Bombay Bicycle Club interview – “It’s impossible to recreate that first album”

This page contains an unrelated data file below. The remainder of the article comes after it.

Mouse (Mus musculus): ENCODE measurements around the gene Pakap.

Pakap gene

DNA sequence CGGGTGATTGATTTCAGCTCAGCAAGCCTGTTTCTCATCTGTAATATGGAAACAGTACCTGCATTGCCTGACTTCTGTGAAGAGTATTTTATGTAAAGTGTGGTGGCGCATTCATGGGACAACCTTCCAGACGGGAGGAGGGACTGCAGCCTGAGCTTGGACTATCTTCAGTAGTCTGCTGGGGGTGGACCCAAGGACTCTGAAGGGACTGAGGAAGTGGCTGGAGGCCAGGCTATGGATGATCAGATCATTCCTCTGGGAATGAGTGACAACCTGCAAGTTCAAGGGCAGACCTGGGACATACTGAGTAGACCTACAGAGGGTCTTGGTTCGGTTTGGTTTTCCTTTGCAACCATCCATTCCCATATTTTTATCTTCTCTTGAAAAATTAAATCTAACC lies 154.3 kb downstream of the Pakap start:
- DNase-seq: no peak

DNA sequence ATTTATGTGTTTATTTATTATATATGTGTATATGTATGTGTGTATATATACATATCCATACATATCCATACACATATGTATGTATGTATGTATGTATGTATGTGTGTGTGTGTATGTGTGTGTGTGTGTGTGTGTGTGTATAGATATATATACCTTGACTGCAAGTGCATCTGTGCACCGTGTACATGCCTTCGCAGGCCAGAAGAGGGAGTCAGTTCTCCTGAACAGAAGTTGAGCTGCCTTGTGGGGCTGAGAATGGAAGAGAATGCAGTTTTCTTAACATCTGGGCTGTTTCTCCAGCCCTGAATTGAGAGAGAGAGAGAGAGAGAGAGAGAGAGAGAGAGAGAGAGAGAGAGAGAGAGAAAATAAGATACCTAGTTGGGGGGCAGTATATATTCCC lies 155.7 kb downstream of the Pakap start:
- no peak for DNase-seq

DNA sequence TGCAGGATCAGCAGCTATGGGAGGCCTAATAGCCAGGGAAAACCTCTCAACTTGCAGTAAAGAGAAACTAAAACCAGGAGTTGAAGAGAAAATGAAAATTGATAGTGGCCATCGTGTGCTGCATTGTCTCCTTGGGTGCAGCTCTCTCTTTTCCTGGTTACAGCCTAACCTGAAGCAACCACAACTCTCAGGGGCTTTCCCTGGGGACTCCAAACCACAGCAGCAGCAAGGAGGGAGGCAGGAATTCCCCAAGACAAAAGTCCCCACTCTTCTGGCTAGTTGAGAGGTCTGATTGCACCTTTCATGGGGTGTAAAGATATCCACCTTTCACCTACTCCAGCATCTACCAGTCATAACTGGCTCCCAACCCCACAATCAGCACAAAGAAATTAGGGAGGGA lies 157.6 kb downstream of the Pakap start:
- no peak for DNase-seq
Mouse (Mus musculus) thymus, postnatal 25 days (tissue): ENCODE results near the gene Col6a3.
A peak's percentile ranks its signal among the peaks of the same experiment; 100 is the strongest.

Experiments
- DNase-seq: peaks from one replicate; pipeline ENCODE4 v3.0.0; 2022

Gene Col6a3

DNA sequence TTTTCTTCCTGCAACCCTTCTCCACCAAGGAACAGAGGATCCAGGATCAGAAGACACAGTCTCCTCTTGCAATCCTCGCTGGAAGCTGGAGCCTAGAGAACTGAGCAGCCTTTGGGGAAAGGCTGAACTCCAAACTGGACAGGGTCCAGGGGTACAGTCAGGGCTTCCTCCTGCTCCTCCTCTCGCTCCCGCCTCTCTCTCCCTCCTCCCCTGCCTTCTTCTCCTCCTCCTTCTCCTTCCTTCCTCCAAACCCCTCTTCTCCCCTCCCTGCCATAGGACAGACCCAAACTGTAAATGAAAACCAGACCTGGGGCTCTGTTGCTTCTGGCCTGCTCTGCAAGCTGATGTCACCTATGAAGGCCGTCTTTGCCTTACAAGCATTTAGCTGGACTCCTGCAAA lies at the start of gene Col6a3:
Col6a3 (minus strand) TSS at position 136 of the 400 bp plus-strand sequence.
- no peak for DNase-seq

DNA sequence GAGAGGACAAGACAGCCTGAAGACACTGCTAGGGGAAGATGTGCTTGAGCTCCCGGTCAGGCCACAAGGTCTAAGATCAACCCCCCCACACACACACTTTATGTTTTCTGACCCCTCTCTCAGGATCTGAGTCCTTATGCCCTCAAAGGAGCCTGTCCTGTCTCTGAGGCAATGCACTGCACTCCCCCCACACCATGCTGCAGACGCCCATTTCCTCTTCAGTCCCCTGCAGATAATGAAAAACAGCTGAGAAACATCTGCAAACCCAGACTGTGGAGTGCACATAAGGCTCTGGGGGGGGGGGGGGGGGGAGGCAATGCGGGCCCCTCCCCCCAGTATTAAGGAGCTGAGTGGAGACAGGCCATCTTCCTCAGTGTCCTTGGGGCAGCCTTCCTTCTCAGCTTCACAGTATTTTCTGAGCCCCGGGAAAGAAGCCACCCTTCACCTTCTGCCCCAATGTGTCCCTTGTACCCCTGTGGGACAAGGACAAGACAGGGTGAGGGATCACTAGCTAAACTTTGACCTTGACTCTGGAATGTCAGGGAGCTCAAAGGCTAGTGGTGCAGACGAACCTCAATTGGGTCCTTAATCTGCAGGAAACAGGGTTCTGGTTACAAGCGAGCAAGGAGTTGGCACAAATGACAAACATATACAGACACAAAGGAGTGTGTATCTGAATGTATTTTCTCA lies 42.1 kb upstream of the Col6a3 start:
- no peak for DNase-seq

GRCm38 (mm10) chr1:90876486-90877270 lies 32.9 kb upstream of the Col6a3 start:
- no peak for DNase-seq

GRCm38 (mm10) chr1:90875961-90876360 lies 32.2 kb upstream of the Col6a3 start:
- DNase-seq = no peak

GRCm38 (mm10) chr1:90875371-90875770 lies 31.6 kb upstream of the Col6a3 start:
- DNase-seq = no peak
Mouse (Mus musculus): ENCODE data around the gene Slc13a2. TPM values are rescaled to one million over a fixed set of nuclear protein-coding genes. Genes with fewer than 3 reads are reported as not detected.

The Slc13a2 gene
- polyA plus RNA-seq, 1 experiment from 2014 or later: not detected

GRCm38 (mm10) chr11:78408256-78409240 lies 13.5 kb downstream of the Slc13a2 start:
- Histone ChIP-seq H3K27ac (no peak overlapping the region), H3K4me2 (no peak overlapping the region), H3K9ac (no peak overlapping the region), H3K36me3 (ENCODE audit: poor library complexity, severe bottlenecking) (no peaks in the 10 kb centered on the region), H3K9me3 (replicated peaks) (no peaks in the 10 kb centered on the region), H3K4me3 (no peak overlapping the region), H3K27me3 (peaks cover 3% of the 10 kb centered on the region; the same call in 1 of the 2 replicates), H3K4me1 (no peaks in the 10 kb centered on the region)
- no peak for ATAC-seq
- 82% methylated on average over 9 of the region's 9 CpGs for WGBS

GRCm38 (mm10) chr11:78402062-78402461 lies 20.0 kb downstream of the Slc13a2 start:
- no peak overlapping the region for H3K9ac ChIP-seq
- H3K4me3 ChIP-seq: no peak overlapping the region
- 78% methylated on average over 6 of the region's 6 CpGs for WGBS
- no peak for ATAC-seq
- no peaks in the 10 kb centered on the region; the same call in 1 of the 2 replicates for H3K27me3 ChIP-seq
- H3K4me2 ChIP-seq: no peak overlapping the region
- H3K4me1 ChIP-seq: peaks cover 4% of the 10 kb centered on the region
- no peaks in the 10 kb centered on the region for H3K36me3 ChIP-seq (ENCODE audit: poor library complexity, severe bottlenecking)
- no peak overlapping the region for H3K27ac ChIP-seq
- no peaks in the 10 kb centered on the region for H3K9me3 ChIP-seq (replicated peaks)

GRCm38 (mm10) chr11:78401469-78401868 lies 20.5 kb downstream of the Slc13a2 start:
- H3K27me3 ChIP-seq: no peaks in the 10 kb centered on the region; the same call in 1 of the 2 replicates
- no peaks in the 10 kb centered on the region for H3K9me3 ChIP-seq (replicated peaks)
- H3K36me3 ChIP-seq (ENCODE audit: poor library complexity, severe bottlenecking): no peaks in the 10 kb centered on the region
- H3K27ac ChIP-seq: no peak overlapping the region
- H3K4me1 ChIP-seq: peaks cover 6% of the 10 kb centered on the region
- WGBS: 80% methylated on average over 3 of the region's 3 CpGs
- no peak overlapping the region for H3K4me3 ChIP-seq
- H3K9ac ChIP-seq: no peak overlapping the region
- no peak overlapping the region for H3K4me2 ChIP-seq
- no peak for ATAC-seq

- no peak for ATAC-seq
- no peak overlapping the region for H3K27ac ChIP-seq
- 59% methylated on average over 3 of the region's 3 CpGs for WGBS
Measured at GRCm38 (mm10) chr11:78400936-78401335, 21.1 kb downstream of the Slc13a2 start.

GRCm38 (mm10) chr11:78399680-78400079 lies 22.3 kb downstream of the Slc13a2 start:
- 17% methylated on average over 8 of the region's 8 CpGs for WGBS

From awkward teenage beginnings to lesser floundering twenties, Suren de Saram and Jamie MacColl of Bombay Bicycle Club sit down with Rebekah Rennick to discuss the Road to V competition, allowing personality into their records and their journey thus farLooking at early snapshots of London based band Bombay Bicycle Club, what was most striking about the quartet at that time was the coy, candid youth that permeated through their clumsy poses and bashful smiles.Back in 2006, following their triumph on Channel 4’s Road To V competition, these four school friends looked as though they stumbled straight from festival tent to stage. And at just sixteen, this may very well have been the case. “Going back to school after [performing at V Festival] was a funny one,” remembers resident drummer, Suren de Saram.“There’s loads of young musicians out there now, like Lorde who seems really articulate and knows what she’s talking about, but at that age we didn’t have a clue and we were so bad at doing interviews and so awkward,” adds guitarist Jamie MacColl, with a slightly pained expression.“It’s gotten a bit better now. Just. The music wasn’t that good either so I think we definitely needed some time to grow and evolve.”Seven years on it’s difficult to imagine what those group of bumbling teenagers would have thought had you said that in 2014 they would be four albums deep in their prolific, ever-growing career.Bombay Bicycle Club’s first full installment, I Had The Blues But I Shook Them Loose, is a bubblying cooking pot of pubescent angst and suppressed frustration with tracks such as ‘What If’ and ‘Autumn’ pained with indecision; while ‘The Hill’ paces with a racing teenage heart.“When we were growing up, around fifteen or sixteen,” explains MacColl, “That was when indie music was very big again so we were very influenced by a lot of stuff around.”During the interval years, Bombay Bicycle Club have meandered from such early beginnings, dipped into acoustic territories and continued to morph musically at such a rate that would make any acclaimed artist break into a cold sweat. “Well, I don’t think we have a particularly good work ethic so I don’t really know how it has happened,” chuckles MacColl when confronted about their creative output.“I think the fact that we were kind of changing sounds for each album made it easier as well. It wasn’t like we were trying to rehash old ideas or trying to do the same thing over and over again, which is a trap that is quite easy to fall into because you soon realise you don’t have that much to write about.”As MacColl explains, “It’s impossible to recreate that first album you do, as you’ve had your whole life to make it and also, particularly for us because it was an album about being young and it was very much about a specific time in our lives, we can’t try and recreate being a teenager. Well, unless you want to be like Blink 182, but they do quite a good job of that.”Yet, attempting to break the music scene at the age they did didn’t come without it’s disadvantages. While their audience continues to swell each year and the efficacious nature of their creativity has proven to be far more robust than many bands that have come and gone before, alongside and after them, dismissive perceptions by dusty critics hit home at the time.“You’ll see even if you read reviews of our first album, there were those slightly snide comments about the fact that we were quite young,” remembers MacColl, who it seems, couldn’t resist but indulge in some reviews.“It really upset me at the time actually, but I realise subsequently that it doesn’t really matter that much in the grand scheme of things. It’s only one person’s opinion.”Bespectacled lead vocalist, Jack Steadman is the navigator in this musical journey. Outwardly composed, Steadman’s warbling, falsetto enfused vocals and penchant for experimentation is what seperated Bombay Bicycle Club from the saturable wave of indie bands that crashed into our music world circa 2008.With new album So Long, See You Tomorrow, elements of each member’s personality will be felt. “Jack does pretty much all the writing, but in other senses we’ve had to be more involved because in the past we’ve been making it ourselves, it’s probably been far more democratic then before,” says MacColl.The intricacy and depth of thought instilled in each album is palpable the moment you switch on any one of Bombay’s records. A Different Kind Of Fix, swoops and swirls from one track to the next, allowing the listener to feel as though they’re on the same rushing journey as these four London boys.A Different Kind of Fix also saw Warwickshire native Lucy Rose and her tinkling vocals step on board. The infusing, hypnotic coupling of Steadman and Rose was the product that followed after Lucy approached the band individually at one of their gigs. “She came along to an acoustic gig we did a while ago in London and gave Jack her demo CD at the end,” explains de Saram. “She said for him to listen to it, and he did, and thought their voices would blend really nicely together.”The inclusion of not only outside vocals but song samples plucked from what seems like obscurity has become a trademark Bombay Bicycle Club characteristic. Between records, Steadman has plunged into the culture of numerous countries, notably the Netherlands, Turkey and India.Globetrotting certainly suits the internal landscape of Jack’s creativity as the product of which, So Long, See You Tomorrow contains both nuances of the last record and new, fresh sprinkles of oriental melodics and rhythmic beats.“It’s a bit of a continuation from the last album, states MacColl. “Songs like ‘Light Out...’ and ‘Shuffle’ where it’s electonic and light instrument and more dancey are still there. ‘Carry Me’ is probably one of the exceptions of the album really because it’s quite aggressive and in your face, while the rest is more light-hearted and upbeat.”Yet, their drive for perfection is evident as de Saram confirms, “I think we were much tougher this time round on ourselves then we have been in the past. We didn’t want there to be any weak songs on the album.“We wanted to have a bigger pool of songs to choose from because in the past we have kind of just had eleven or twelve songs and they’ve all just gone on the record. I think it’s the most consistent album we’ve made. I don’t think, personally, there’s any filler on it. So, we’ve reached the goals we have set I guess.”With past singles transforming into encapsulating moments of euphoria and summer sentiments, perfectly moulded for festival performances; the three tracks thus released contain another layer of intimacy.Steadman’s vocals shiver-inducingly whisper in your ear on ‘It’s Alright Now’, while ‘Luna’ sees the cacophony of thrashing instruments carry you to a new high. “People have been asking about influences on our latest album and it’s kind of just an amalgamation of everything we’ve been listening to,” says MacColl.“I think the way of making music is more important, like with hip hop and dance music and how that’s just repetitive loops and dance samples, that’s had some influence.”In today’s musical hemisphere, it seems as though as one band comes another gets pushed aside in the media machine. Bombay Bicycle Club have very much remained individually poised in the madness, both cool and collected, which has allowed them to now ride precariously on the cusp of extreme success.The real beauty that surrounds this foursome is that each fan feels as though they know them personally, only an invite away from joining the group in the pub. This is evident in their decision to embark on a small Irish tour that encompassed towns including Limerick, Kilkenny and Dublin, “There was one gig in Killarney,” says de Saran. “Which was an unusual environment because everyone was seated, around tables like in a jazz club.”“It was like a sort of Las Vegas show,” continues MacColl. “The sitting down gig was my favourite actually, I like a challenge. Everyone was standing up by the end.” This open outlook and amusement at such events keeps their feet firmly on the ground and it’s difficult to see how you couldn’t imagine them as your best mates.If you’re lucky enough to have followed Bombay Bicycle Club from the very beginning, you’ll understand the soundtrack they’ve created for many listeners, from teenage regrets to more mature thought processes.Yet, is there any bit of wisdom MacColl could disclose to his coy 16-year-old self? “Just be less awkward and better at interviews,” chuckles MacColl. The innocence of those times is something best untouched and what made us fall in love with Bombay in the first place. “It’s always been fun though and I think that’s the most important thing for us. I don’t think we would want to have done it any other way.”Bombay Bicycle Club’s new album So Long, See You Tomorrow is out on February 3rd.